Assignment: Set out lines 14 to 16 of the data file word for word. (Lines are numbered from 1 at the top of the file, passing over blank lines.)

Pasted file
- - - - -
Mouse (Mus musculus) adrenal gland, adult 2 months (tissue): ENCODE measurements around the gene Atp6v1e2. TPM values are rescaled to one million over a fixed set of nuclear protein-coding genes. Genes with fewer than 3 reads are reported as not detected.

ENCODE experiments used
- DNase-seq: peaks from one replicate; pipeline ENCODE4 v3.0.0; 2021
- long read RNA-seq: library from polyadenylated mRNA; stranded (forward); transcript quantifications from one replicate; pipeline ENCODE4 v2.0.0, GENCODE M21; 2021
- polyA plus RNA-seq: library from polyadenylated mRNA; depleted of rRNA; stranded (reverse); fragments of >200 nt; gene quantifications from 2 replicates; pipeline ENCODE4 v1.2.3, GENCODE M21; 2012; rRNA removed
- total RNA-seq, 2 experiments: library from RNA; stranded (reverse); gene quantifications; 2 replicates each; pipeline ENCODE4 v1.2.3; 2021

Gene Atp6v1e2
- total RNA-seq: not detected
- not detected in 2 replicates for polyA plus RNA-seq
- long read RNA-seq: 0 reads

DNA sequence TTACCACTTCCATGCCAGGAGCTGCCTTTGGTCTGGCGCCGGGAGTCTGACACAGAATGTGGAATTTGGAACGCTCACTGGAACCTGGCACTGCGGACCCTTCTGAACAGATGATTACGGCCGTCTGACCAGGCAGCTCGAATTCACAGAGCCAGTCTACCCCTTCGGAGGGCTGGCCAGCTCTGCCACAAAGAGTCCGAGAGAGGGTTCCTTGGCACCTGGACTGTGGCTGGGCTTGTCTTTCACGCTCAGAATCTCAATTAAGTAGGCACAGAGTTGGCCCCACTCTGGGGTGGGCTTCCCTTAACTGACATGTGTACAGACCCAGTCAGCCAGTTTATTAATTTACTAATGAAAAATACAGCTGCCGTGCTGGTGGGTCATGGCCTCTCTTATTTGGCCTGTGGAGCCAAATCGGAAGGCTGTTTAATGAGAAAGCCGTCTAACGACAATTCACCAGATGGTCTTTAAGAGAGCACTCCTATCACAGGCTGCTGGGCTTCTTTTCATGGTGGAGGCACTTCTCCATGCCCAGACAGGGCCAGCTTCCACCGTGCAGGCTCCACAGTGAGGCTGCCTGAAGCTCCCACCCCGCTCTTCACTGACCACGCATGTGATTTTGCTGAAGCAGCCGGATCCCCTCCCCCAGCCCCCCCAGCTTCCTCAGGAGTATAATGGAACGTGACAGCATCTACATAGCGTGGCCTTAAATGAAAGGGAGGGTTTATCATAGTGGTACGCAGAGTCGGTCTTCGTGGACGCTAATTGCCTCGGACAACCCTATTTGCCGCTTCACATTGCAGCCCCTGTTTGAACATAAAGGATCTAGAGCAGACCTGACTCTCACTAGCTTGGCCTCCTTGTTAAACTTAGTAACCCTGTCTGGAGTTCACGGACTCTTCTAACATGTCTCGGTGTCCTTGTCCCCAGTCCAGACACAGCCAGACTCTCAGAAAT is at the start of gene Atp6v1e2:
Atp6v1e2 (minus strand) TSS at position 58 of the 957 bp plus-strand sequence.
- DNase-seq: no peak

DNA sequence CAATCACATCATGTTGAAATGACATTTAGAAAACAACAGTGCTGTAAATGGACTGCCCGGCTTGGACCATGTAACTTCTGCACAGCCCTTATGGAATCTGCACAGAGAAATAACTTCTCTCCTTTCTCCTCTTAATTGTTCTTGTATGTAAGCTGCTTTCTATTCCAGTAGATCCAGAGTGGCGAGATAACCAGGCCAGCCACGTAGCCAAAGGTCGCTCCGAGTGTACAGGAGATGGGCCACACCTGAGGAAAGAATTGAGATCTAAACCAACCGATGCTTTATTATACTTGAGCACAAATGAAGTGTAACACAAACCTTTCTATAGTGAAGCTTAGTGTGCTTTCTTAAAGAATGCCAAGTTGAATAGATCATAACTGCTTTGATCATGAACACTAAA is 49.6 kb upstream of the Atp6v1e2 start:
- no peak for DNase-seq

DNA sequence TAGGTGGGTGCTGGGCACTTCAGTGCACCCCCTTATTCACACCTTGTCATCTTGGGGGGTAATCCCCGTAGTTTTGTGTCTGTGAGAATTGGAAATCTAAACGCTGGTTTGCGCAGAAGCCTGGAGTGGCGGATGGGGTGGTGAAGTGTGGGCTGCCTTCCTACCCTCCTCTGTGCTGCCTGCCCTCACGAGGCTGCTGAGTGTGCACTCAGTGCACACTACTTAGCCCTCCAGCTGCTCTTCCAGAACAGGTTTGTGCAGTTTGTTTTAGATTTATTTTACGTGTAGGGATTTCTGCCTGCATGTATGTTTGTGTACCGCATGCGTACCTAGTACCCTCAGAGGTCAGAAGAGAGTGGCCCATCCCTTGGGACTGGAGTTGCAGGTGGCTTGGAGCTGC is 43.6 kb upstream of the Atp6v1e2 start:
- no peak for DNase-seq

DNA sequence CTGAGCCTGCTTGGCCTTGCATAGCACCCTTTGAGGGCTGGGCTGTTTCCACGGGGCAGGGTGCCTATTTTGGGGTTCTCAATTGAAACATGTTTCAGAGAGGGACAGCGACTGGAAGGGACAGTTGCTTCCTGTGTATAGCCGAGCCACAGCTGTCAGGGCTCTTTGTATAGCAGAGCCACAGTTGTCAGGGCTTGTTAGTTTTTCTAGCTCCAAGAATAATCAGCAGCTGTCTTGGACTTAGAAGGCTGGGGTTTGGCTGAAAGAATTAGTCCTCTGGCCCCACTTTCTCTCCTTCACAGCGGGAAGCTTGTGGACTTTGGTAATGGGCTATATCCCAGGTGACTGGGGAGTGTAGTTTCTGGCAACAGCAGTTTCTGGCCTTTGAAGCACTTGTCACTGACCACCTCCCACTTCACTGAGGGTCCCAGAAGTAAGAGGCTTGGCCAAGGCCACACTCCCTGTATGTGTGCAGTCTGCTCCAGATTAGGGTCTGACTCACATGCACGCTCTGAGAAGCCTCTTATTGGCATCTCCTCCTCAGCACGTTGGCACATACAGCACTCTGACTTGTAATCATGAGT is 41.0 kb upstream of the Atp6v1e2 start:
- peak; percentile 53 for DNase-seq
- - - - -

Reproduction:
DNA sequence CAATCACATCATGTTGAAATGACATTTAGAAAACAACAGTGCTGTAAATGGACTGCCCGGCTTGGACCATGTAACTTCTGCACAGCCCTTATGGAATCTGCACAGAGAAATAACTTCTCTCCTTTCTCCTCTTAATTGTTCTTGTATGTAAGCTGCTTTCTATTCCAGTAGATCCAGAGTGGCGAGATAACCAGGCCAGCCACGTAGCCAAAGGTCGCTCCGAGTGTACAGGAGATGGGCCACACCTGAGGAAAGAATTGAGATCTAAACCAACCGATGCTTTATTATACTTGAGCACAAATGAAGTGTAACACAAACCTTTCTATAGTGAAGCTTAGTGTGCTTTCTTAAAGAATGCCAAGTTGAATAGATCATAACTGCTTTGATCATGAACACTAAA is 49.6 kb upstream of the Atp6v1e2 start:
- no peak for DNase-seq

DNA sequence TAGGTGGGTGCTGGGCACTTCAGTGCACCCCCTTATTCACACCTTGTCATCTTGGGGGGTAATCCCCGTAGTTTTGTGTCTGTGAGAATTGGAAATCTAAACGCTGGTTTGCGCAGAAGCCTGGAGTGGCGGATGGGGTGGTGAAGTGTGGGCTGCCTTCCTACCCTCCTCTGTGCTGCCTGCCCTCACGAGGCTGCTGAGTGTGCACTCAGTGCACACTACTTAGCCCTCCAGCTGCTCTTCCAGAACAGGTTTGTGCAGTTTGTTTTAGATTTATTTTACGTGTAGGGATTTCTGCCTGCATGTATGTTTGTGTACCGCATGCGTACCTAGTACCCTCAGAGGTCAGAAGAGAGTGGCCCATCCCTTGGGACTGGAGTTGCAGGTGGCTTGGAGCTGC is 43.6 kb upstream of the Atp6v1e2 start: